Discussions on the content of a membership web page and the marketing content with the principal of Cibis has occurred. Volunteers to provide testimonials via video have been sourced by the Executive Officer who is now in pursuit of them and has provided scripts and guidleines for their videos.

Chair and Executive Officer presented the merits of MERC membership to Mid Coast Council workshop on 30th September 2020, with feedback that it was very positive.


List of Speakers for future meetings of MERC

MERC will be continually pursuing the following speakers for future meetings with The Greens now listed:

  • Hon Rob Stokes, Minister for Planning & Public Spaces, Liberal Party;
  • Hon Matt Kean, Minister for Energy & Environment, Liberal Party;
  • Hon John Barilaro, Deputy Premier, Minister for Regional NSW, Investment & Trade, Leader of NSW National Party;
  • Hon Adam Marshall, Minister for Agriculture & Western NSW, National Party;
  • David Shoebridge MLC (Energy) & Abigail Boyd MLC (Mining), from The Greens;
  • Other relevant Opposition party members and government senior officers will also be pursued for meetings as required depending on locality of the meetings – Shadow Minister for Local Government (Greg Warren) keen to address delegates post COVID;
  • Relevant Senior Departmental Executives;
  • CEO’s, Clean Energy Council and Clean Energy Finance Corporation, ARENA, etc.


Speakers organised to date for the November meeting are:

  • Dr Alex King, Executive Director, Resources Policy, Planning & Programs to speak on “Strategic Statement on Coal Exploration and Mining in NSW”.

(Will be pursuing  relevant local politicians for November meeting eg Donato, Toole)


Research Fellowship Update

Here is the latest update from Peter Dupen (PhD student) which the Executive Officer has followed up as the Executive Committee is keen to see this project commence, recognising the difficulties experienced dureing COVID 19:

“We have reached high-level agreement to work with Aurelia Metals Ltd to enhance their socio-environmental impact scoping process with a set of participatory-modelling (PM)-enhanced stakeholder engagement workshops to gather community and regulatory views on a proposed new metalliferous mine near Cobar, NSW.  We are in discussions with Aurelia to confirm an agreement, timings and roles between the academic team, sponsors and their consultants.  If all goes according to plan, the engagement would commence in late October.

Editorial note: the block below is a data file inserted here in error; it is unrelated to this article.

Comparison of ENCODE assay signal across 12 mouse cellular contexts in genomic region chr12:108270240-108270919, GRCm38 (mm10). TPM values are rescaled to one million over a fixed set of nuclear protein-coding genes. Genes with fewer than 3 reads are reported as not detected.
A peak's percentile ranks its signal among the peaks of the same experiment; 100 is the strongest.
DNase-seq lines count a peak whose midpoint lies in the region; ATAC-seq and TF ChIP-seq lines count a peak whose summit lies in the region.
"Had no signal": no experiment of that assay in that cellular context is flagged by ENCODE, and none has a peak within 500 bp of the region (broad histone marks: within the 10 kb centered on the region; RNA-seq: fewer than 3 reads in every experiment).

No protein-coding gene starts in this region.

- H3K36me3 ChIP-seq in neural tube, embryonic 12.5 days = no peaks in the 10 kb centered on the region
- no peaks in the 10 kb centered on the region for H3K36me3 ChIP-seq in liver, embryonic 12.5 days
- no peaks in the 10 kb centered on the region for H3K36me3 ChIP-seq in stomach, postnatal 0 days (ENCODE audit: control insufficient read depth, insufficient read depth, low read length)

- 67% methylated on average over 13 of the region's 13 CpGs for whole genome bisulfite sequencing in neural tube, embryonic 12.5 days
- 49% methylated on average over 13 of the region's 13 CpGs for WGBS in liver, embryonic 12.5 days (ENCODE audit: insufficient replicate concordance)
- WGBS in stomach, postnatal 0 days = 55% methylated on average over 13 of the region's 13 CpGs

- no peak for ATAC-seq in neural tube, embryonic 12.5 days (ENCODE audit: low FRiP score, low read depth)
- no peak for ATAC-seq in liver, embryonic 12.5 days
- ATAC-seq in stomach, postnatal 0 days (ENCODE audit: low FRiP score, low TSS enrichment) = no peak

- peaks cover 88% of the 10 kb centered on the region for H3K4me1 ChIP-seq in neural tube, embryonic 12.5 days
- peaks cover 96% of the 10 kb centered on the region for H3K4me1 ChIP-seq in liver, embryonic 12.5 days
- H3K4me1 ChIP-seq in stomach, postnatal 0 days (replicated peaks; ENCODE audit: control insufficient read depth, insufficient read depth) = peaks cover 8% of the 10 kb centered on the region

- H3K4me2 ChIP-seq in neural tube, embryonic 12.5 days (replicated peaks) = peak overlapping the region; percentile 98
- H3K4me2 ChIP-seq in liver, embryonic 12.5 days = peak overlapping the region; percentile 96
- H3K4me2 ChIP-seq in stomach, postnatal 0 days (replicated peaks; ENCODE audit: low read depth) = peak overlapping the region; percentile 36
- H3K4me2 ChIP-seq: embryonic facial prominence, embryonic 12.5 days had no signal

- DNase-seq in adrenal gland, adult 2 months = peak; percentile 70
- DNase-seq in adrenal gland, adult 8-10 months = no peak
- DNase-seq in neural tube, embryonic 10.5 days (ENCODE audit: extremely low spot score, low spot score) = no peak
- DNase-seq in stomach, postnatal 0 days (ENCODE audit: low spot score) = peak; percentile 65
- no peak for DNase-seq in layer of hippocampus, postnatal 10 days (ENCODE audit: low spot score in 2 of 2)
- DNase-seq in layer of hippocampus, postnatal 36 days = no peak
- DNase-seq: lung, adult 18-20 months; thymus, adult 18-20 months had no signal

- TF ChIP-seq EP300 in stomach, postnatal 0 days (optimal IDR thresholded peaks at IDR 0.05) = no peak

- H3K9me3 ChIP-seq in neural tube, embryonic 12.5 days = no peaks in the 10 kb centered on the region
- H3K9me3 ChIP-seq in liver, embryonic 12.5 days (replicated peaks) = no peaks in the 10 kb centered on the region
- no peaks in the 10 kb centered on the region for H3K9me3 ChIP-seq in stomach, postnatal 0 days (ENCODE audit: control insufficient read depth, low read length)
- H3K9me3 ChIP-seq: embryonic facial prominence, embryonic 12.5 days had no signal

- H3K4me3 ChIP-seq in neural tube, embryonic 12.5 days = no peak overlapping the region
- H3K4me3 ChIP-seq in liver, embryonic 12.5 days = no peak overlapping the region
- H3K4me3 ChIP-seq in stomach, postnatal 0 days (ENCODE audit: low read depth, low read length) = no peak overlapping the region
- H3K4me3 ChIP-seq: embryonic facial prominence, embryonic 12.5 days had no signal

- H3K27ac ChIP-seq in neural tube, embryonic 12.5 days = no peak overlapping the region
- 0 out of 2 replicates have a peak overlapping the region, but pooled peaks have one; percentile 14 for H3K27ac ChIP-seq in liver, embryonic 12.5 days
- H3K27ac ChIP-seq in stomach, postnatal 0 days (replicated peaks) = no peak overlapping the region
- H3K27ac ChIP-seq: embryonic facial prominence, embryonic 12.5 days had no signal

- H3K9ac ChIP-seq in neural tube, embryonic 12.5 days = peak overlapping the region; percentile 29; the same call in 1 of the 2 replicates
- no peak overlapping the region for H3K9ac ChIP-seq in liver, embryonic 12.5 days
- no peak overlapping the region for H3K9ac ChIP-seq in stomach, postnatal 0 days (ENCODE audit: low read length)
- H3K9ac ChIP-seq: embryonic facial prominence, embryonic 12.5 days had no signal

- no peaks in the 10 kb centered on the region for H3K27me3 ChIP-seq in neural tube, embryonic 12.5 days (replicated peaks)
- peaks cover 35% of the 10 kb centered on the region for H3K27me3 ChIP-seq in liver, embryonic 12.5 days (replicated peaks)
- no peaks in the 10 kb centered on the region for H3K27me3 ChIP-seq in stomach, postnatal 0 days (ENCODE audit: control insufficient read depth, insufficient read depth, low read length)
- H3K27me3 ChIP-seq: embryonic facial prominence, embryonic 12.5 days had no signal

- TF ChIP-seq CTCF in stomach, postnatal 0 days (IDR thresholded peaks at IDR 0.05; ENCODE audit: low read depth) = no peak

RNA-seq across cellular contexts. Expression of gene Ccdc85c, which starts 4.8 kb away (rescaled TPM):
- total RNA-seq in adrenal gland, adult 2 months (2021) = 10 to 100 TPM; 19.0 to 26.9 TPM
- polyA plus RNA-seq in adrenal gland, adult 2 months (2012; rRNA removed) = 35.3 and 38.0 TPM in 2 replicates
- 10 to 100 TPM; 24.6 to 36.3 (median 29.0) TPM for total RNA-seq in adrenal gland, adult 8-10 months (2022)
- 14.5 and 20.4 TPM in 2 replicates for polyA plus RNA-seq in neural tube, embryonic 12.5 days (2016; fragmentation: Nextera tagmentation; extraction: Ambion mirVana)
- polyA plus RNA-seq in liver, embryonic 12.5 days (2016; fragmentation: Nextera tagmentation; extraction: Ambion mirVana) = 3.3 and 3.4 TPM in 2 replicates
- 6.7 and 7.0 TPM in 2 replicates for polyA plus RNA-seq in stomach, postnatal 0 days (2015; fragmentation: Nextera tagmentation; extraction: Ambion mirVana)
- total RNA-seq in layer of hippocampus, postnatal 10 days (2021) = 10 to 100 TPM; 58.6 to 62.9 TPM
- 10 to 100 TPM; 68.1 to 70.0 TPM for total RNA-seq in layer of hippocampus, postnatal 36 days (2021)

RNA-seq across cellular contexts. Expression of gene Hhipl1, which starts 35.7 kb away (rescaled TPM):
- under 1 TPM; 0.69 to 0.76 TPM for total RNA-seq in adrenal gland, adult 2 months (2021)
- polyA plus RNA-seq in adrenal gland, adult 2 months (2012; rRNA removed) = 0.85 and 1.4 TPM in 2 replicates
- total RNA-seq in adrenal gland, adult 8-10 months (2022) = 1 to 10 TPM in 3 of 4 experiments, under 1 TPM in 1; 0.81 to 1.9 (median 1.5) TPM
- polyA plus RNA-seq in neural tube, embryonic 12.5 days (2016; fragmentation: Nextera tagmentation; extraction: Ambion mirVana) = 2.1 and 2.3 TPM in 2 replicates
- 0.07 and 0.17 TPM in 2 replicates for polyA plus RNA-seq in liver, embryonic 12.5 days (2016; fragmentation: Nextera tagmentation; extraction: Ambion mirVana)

We have begun designing a web-interface to support this process.  This platform will perform a number of functions, including (a) as a repository for public information on the proposal, (b) a host for PM tools when these are developed, (c) a repository for surveys which will be deployed before, during and after the engagement and (d) the host for an algorithm-enhanced discussion forum which will gather views from participants and the broader community on the mine proposal and the engagement process.

The Project Evaluation Plan for the project has been substantially completed (currently under final review) and will be submitted this week to an academic board and to an ethics committee for consideration prior to wider dissemination to sponsors and other interested stakeholders.

The hurdle that has arisen is that UTS will not support the proposed sponsorship agreement on the basis that it requires approximately 35% of the total sponsorship funds ($24.5K from $70K) to be paid to them as university overheads.” 

This reaction from UTS was not unexpected, as delegates have previously stated an unwillingness to divert critical project resources to pay university overheads but are still keen for the project to proceed. The Executive Officer has discussed the project status and options with the Chair and will be taking the options to the Executive Committee for a decision shortly for the project to proceed or not. The UTS would continue to be involved as the project remains central to the PhD project for Peter Dupen and MERC and related sponsors.


Strategic Plan 2020 – 2023 Review

The draft Strategic Plan 2020-23 Strategic Directions, Deliverables and Actions compiled by the working party of Cr McRae, Cr Banasik and Glenn Wilcox have been adopted by the Executive Committee to include in the draft Strategic Plan for referral to delegates for their consideration and adoption on 27th November 2020. Any photos of females in mining activities are welcomed to ensure our Strategic Plan is more inclusive. Enquiries to the Executive Officer.